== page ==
// May 10th, 2016 // On Writing

Here’s a Tootsie Plot Break Down: A quick breakdown based on both the Movie and the script.  In my opinion, Tootsie is one of the most efficient, in terms of every scene has something to do to support all aspects of the story, and best structured screenplay and movie ever.  You can put it through anyone’s structure breakdown ‘formula’ so-to-speak, and it will past the test with flying colors.

This is why it was nominated for best film in 1983.

If you are new to screenwriting, or if you haven’t watched Tootsie in a while – I suggest and highly recommend you should.


Tootsie – Plot Break Down



What do you get when you cross a hopelessly straight, starving actor with a dynamite red sequined dress?


Script: http://www.screenwrite.in/Screenplays/Tootsie.pdf
145 pages

What is Michael Dorsey’s “Want” (Page 10)

He wants to be Michael Dorsey the ‘great actor’.

Theme is stated: (page 11B)

“Wrong! You know what Strasburg said: You create your own opportunities.” & “Whoever it was! The point is, Sandy and I are trying to do a play that my roommate wrote, in Syracuse. All we need is $8,000. You could do the same!”

Theme: Creating your own opportunities.

1. Inciting Incident (start page 13)

Michael walks his friend, Sandy, home from the party.  He helps her prepare for her audition for a soap opera and agrees to accompany her for moral support.

Why is this an Inciting Incident?

If Michael doesn’t help Sandy, he never hears about the audition, and never goes to the audition for moral support, and never becomes “Tootsie”.

2. A Loss of Destiny (Plot Point I) (Page 26)

Michael Dorsey is told by his agent, George (Sydney Pollack), that nobody will hire him. So Michael decides to change and becomes someone totally different in order to find a job as an actor! He becomes a woman – Dorothy Michaels: Tootsie.

Why is this A Loss of Destiny?

Michael is told NOBODY will hire him so Michael doesn’t become Michael Dorsey the great actor – he becomes Dorothy Michaels – a female actor!

This supports both the ‘want’: Michael THINKS he is going to be Michael Dorsey the Great Actor. And the theme: Michael has created his own opportunity!

3. Point of No Return – Supreme ordeal (Midpoint) (page 76)

Michael interviewed on TV. Michael in a photo shoot. Micheal is swarmed by fans. Dorothy has become a celebrity!

Why is this the Point of No Return?

Michael is NOT Michael anymore – he is Dorothy Michaels and has fallen in love with Julie!

His getting further from his ‘want’ and there’s no turning back!

4. Another Crisis and furthest from goal – No Hope (Plot Point II)  (page 122)

Michael’s contract for the show is extended.  Michael tries to kiss Julie. Julie ‘breaks up’ with him.  Then Julie’s father Les is falling for him and proposes.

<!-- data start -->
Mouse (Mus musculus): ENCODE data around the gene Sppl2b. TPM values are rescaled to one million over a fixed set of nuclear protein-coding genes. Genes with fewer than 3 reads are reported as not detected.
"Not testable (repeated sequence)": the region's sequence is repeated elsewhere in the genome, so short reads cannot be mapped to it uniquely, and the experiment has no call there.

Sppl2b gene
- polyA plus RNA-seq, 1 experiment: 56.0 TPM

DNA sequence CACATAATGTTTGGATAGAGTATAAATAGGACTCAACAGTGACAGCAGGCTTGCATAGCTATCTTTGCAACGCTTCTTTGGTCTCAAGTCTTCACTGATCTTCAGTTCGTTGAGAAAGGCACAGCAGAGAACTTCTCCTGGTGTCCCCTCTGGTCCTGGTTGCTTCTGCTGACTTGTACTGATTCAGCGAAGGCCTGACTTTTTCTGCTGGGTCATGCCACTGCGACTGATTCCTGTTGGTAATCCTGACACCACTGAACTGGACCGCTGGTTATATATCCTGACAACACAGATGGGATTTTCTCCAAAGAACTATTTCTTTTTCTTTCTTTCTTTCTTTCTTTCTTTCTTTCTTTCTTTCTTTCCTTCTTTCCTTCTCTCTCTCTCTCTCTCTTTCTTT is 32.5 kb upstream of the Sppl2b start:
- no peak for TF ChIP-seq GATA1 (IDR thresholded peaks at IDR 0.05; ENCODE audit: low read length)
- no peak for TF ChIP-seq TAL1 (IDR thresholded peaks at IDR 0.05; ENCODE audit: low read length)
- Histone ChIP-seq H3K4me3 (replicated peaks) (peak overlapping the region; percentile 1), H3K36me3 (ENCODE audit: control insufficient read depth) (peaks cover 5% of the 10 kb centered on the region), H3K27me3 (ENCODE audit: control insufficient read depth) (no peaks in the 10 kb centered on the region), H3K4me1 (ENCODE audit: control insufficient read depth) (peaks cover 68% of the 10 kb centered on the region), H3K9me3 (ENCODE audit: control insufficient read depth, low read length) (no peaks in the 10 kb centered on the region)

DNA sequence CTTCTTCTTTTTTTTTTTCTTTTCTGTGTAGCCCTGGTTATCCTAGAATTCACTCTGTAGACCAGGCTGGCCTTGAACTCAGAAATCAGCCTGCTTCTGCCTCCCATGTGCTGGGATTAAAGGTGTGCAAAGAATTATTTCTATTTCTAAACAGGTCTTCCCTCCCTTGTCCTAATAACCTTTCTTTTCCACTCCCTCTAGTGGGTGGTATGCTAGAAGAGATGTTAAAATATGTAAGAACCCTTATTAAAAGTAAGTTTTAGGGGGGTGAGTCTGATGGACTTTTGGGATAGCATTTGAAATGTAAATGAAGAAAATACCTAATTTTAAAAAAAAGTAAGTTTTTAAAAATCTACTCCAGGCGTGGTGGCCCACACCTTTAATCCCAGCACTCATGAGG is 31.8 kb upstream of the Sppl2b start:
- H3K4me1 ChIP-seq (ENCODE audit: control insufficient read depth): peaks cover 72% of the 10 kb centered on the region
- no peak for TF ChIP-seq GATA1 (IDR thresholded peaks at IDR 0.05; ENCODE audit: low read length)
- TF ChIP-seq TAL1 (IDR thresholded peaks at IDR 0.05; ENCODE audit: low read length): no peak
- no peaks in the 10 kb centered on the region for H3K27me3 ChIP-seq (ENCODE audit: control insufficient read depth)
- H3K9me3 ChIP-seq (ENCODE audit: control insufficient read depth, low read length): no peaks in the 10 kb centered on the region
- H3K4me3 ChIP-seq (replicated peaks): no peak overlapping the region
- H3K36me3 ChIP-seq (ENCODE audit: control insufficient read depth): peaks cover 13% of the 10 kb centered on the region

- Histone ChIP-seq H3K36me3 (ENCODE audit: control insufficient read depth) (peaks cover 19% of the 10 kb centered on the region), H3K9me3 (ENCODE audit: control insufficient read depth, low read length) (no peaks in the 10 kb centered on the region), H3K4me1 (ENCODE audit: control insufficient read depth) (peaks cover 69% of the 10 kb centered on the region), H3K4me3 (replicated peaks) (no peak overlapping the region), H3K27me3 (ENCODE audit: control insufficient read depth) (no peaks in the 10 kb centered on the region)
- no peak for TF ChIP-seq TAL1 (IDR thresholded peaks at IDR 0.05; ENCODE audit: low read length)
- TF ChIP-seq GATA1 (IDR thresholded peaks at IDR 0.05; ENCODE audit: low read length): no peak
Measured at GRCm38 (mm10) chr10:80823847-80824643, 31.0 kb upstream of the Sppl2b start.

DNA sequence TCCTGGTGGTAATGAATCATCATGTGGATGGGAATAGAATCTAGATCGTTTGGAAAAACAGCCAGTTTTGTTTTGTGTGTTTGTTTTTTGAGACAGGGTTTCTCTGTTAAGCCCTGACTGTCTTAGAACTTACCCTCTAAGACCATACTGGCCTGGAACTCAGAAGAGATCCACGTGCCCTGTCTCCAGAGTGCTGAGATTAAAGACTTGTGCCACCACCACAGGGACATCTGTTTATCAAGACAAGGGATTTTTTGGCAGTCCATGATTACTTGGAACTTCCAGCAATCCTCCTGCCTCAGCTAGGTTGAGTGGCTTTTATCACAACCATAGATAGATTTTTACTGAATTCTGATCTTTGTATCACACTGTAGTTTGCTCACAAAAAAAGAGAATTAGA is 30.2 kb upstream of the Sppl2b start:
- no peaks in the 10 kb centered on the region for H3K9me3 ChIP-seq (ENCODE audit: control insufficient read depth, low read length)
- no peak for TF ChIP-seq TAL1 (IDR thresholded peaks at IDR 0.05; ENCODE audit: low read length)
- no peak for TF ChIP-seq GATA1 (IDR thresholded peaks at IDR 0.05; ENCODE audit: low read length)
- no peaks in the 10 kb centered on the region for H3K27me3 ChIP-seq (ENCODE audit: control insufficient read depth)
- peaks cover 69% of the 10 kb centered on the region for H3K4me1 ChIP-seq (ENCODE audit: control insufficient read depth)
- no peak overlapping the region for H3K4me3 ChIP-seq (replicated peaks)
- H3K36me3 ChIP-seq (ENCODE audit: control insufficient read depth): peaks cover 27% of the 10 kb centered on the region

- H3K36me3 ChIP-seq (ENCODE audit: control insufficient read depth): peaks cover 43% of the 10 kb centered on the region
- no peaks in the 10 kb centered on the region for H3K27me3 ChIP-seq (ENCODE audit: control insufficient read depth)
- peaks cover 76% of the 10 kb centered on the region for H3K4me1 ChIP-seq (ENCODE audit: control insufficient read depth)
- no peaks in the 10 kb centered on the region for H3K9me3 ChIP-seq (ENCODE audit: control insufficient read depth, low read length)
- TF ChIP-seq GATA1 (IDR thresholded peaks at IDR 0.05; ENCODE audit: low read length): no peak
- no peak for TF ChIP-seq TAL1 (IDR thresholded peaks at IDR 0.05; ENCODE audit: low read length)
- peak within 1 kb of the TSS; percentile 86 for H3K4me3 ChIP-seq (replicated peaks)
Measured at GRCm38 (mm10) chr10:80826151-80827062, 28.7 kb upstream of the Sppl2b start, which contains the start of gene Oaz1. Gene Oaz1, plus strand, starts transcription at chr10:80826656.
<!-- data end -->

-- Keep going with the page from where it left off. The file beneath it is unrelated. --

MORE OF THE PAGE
And to top it all off, John Van Horn wants to make love to him!

Why is this A Loss of Destiny? Because Michael, who has now earned enough money to invest in his friend’s play but is stuck in a job (contract) as someone else.  He has received a wedding proposal from a man who thinks he’s a woman, and is literally, furthest from his goal:  He is NOT Michael Dorsey the great actor like he wanted – he is Dorothy Michaels the soap opera star!

The only way out is to reveal who he really is to the world but he’ll lose everything. Again, supporting the theme by creating an opportunity, and becoming Michael Dorsey again instead of Michael Dorsey the Great Actor.

His want changed as his character grew.

5. Obligatory Scene – Confront Nemesis and wrap up of loose ends – (Dénouement)

Michael confronts his Nemesis – himself as Dorsey – and ‘comes out’ to the world on LIVE TV! (page 139)

Wrapping up:
Michael does Jeff’s play (page 140)
Michael confronts Les to give back the ring (page 140)

Dénouement Michael has realized he doesn’t need to be Michael Dorsey the Great Actor – but to be Michael Dorsey. He also has, again, created his own opportunity by confronting Julie.

Michael meets Julie and they walk away together – buddies. (page 144)


Directed by Sydney Pollack
Produced by Charles Evans
Sydney Pollack
Dick Richards
Ronald L. Schwary
Screenplay by Murray Schisgal
Barry Levinson
Elaine May
Robert Garland
Story by Larry Gelbart
Starring Dustin Hoffman
Jessica Lange
Teri Garr
Charles Durning
Bill Murray
Music by Dave Grusin
Cinematography Owen Roizman
Editing by Fredric Steinkamp
William Steinkamp
Studio Mirage Enterprises
Distributed by Columbia Pictures
Release date(s)
  • December 17, 1982
Running time 116 minutes
Country United States
Language English
Budget $21 million[1]
Box office $177,200,000[1]

Comments are welcome!





2 Responses to “Tootsie – Plot Break Down”

  1. Dean M. says:
    Nice analysis, Glenn. In addition, I heard Larry Gelbert (original writer) pitched the movie in one sentance: “Man puts on a dress and becomes a better man for it.”
  2. admin says:
    Thanks Dean!!! That’s a great pitch – albeit, from Gelbert of course – because if it was anyone else: who gives a crap? LOL

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